Jack Ashley was a tireless crusader. For more than 40 years, first as an MP and then a peer he fought for the rights of the underprivileged and the disadvantaged.
His efforts on behalf of the least fortunate in society won him the admiration and support of politicians from all parts of the political spectrum.
Jack Ashley was born in Widnes, Cheshire, on 6 December 1922.
With his father already dead, he left school at 14 to become the family's chief breadwinner as a factory worker and crane driver.
He was soon a leading trade unionist at his workplace in the chemical industry.
Sticking his neck out was nothing new for Jack Ashley. His first political act, aged 18, was to seek out the town clerk of Widnes and enquire about tenants' rights.
Armed with no qualifications, but with an enquiring mind and supreme organisational skills, Ashley was soon on the national executive of his union, and on the strength of this, won a scholarship to Oxford.
From there he went to Cambridge, where he became the first working-class President of the Union and Chairman of the Labour Club. He went to work for the BBC before deciding to stand for Parliament.
Mr Ashley entered the House of Commons in 1966, and soon began to make his mark as an irrepressible defender of the afflicted.
But soon after being elected MP for Stoke-on-Trent, he underwent a routine operation to correct a perforated eardrum and suffered a profound loss of hearing, "rather like being struck by lightning".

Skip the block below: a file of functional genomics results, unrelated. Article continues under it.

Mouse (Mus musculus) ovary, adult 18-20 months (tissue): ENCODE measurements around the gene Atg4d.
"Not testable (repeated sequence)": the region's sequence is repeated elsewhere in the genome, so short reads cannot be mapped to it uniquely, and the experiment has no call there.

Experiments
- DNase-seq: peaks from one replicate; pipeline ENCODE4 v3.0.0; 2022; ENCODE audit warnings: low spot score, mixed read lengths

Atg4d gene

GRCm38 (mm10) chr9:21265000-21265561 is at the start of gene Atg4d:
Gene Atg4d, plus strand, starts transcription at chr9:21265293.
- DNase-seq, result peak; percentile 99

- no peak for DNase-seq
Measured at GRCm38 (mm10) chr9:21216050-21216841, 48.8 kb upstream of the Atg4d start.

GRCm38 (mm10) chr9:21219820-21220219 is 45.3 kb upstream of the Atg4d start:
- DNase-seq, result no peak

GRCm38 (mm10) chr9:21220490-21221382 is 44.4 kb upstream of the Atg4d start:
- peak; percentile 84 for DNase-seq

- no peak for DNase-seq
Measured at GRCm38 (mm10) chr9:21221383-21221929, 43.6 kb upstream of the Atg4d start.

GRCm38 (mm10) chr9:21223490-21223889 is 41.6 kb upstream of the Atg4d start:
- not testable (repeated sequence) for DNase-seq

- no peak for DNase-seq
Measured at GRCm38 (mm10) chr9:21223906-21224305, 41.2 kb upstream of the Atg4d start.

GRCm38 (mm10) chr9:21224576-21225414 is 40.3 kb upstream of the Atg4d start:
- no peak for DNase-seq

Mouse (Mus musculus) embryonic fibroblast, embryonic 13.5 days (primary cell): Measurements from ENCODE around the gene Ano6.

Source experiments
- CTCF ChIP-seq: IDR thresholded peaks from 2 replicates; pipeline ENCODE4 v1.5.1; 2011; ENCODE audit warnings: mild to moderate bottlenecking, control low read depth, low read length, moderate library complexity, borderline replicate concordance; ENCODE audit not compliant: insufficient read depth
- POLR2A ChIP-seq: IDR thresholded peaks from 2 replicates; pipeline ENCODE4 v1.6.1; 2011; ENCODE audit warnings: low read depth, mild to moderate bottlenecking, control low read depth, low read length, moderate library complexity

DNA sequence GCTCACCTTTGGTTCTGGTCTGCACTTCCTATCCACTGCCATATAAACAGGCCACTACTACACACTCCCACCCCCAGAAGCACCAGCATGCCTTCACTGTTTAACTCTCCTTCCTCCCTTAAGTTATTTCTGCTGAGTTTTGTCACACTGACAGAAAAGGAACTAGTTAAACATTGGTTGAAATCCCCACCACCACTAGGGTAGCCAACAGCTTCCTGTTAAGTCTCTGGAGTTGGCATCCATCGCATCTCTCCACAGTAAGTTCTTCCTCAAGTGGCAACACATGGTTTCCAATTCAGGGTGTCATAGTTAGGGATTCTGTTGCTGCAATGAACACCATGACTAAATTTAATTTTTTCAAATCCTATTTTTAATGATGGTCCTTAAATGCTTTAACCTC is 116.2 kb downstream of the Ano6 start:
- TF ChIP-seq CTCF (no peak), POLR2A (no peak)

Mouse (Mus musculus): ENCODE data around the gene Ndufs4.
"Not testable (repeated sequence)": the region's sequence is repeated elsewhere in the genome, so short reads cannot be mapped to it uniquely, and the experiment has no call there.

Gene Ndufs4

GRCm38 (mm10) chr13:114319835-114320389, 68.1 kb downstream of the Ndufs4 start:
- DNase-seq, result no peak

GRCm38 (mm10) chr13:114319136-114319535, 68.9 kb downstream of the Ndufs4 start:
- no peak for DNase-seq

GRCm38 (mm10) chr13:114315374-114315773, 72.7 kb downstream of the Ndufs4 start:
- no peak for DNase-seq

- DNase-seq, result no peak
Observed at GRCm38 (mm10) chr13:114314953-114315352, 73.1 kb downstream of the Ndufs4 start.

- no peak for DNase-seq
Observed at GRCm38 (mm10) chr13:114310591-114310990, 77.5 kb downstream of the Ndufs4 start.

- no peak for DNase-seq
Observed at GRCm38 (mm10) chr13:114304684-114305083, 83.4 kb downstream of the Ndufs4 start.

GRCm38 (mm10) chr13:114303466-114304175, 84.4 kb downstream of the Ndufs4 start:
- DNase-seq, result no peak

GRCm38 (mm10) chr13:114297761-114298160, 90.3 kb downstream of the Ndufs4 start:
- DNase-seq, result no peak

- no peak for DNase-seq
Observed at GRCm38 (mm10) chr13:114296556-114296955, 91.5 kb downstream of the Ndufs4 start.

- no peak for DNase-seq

He prepared to resign his seat, but was persuaded instead to take a crash-course in lip-reading. Several weeks later he was back in the House, said to be the only totally deaf member of parliament in the world.
And his causes were many and varied. Jack Ashley conducted high-profile campaigns on behalf of widows and battered wives, rape victims, disabled and mentally ill people.
He helped pioneer live captioning on television for deaf people.
And, most challengingly, he sought to help the victims of thalidomide.
A dedicated member of Labour and self-professed "political animal", Jack Ashley nevertheless was always prepared to work with other parties for the sake of his causes.
Angered by government handling of the thalidomide scandal, Ashley resigned from his post at the Department of Health and Social Security in protest.
He took on the Army in 1987, saying he had a dossier of bullying incidents that justified an independent investigation. But his claims were dismissed by other Government officials, and he was forced to apologise for what was called "a smear campaign".
It was only after he left the House of Commons that he had some hearing restored after a cochlear implant in 1993.
In recent years he argued for Blue Badges to allow easy parking for people with autism, with his last bill introduced to the House of Lords in 2007, just a week after his 85th birthday.
And he was still involved in high profile campaigning about thalidomide as recently as 2009.
That was the year he stood down from the influential All Party Parliamentary Disablement group, which he had founded and chaired for four decades.
Made a lord in 1992, Jack Ashley always decried his own achievements, saying: "I was simply bringing about changes in the working environment and in the places where people lived. I think mine was a pragmatic approach."
Of his many campaigns and successes, he explained that he "just happened to be there".
But his late wife wife Pauline, who died in 2003, said the secret of his success was his bloody mindedness. Once he had taken up a cause, he was the proverbial dog with a bone, and would never give it up.
Labour leader Ed Miliband said: "There are many millions of men and women with disabilities who will have better lives thanks to Jack Ashley."